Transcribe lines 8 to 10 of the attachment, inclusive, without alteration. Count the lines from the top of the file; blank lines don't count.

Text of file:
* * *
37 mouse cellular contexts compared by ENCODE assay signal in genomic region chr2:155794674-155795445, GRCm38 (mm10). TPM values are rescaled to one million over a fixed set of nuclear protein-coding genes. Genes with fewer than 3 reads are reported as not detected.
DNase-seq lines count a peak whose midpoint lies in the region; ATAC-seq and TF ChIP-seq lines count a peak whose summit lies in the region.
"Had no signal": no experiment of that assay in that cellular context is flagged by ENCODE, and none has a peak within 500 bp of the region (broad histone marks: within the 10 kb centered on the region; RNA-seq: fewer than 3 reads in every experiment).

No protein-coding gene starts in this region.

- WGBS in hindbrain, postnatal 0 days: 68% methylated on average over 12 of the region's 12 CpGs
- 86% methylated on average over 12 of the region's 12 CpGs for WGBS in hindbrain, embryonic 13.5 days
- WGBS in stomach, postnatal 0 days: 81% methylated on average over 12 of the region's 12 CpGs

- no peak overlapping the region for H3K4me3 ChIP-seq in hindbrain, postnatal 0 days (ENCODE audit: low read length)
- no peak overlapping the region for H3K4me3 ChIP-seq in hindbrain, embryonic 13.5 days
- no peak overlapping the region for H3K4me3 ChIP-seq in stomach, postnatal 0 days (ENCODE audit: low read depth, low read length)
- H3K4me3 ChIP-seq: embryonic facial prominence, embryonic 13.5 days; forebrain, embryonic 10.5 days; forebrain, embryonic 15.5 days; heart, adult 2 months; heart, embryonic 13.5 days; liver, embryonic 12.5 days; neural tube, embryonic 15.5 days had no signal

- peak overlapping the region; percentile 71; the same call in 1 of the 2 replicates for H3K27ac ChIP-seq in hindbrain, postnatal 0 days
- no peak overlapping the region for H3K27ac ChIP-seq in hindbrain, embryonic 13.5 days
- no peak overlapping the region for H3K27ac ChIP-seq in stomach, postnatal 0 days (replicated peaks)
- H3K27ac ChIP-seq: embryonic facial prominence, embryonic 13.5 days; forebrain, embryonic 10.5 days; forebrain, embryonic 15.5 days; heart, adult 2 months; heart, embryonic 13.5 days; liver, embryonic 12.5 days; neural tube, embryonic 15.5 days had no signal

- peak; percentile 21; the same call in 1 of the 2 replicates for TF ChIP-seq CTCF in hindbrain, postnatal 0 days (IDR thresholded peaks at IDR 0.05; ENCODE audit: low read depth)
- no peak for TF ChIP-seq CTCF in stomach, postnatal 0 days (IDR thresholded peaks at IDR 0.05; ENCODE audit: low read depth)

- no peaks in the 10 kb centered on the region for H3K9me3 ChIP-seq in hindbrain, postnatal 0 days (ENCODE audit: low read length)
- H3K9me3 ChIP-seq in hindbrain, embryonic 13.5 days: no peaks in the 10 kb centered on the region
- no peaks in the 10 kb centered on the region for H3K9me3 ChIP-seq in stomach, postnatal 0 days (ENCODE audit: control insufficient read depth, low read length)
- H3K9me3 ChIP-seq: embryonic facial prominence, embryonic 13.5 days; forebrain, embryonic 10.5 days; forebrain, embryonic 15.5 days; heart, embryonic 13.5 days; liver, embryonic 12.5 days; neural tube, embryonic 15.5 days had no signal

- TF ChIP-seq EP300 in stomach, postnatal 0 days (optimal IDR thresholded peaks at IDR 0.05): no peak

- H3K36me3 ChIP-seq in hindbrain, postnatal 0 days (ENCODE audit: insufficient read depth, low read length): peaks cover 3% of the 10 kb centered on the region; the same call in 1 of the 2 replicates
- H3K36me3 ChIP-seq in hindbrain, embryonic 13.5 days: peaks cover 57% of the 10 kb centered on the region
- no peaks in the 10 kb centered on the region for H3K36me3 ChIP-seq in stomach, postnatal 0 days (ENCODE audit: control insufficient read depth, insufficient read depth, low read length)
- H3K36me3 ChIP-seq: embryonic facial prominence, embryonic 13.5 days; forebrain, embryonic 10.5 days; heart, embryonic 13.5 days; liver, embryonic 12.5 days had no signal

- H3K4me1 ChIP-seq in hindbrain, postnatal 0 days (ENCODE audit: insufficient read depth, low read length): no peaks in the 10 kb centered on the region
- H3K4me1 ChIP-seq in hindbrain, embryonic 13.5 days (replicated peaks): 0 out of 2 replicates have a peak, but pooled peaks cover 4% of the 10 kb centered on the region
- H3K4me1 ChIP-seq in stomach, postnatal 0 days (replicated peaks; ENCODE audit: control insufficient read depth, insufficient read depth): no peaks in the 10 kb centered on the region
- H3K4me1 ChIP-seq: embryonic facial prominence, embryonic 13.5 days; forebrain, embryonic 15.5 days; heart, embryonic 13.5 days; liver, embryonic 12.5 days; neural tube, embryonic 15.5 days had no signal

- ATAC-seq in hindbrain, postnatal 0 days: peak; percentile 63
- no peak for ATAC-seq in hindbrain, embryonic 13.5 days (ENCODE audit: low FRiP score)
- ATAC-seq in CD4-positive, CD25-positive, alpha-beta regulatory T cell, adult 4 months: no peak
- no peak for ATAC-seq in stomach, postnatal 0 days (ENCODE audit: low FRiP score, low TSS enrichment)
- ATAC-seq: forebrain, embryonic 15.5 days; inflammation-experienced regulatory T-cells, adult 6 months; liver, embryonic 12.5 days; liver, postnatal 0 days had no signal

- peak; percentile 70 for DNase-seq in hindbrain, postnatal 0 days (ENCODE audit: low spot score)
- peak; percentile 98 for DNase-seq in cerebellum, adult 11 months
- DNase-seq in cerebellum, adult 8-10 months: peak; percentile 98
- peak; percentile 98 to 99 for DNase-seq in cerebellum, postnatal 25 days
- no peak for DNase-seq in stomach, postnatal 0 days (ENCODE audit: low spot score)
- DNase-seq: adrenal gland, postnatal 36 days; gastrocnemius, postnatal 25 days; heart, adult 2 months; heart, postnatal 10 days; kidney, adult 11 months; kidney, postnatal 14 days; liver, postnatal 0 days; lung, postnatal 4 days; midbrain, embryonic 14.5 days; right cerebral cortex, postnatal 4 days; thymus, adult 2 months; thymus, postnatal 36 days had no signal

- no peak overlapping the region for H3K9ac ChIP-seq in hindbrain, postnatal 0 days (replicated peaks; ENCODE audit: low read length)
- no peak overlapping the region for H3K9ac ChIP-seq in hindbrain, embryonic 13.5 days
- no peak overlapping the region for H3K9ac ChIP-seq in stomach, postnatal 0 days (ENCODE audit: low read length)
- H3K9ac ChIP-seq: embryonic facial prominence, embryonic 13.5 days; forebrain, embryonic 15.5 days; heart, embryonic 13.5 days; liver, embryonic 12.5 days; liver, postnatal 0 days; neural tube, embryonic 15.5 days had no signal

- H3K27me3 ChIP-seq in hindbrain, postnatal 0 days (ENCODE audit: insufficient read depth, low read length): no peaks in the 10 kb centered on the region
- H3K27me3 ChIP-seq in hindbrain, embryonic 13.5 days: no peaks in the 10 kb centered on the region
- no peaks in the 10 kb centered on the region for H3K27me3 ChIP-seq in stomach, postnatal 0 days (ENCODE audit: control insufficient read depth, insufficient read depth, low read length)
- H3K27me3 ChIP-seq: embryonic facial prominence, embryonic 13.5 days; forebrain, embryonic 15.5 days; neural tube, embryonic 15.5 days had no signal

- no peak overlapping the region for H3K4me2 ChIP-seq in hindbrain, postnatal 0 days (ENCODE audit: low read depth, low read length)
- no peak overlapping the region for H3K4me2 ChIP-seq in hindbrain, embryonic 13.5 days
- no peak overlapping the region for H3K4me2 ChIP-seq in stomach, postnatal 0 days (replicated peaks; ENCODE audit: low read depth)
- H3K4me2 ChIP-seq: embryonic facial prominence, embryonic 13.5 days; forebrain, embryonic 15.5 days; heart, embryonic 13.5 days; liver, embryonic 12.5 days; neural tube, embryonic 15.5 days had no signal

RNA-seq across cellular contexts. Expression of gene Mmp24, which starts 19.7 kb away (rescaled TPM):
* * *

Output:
- no peak overlapping the region for H3K4me3 ChIP-seq in hindbrain, postnatal 0 days (ENCODE audit: low read length)
- no peak overlapping the region for H3K4me3 ChIP-seq in hindbrain, embryonic 13.5 days
- no peak overlapping the region for H3K4me3 ChIP-seq in stomach, postnatal 0 days (ENCODE audit: low read depth, low read length)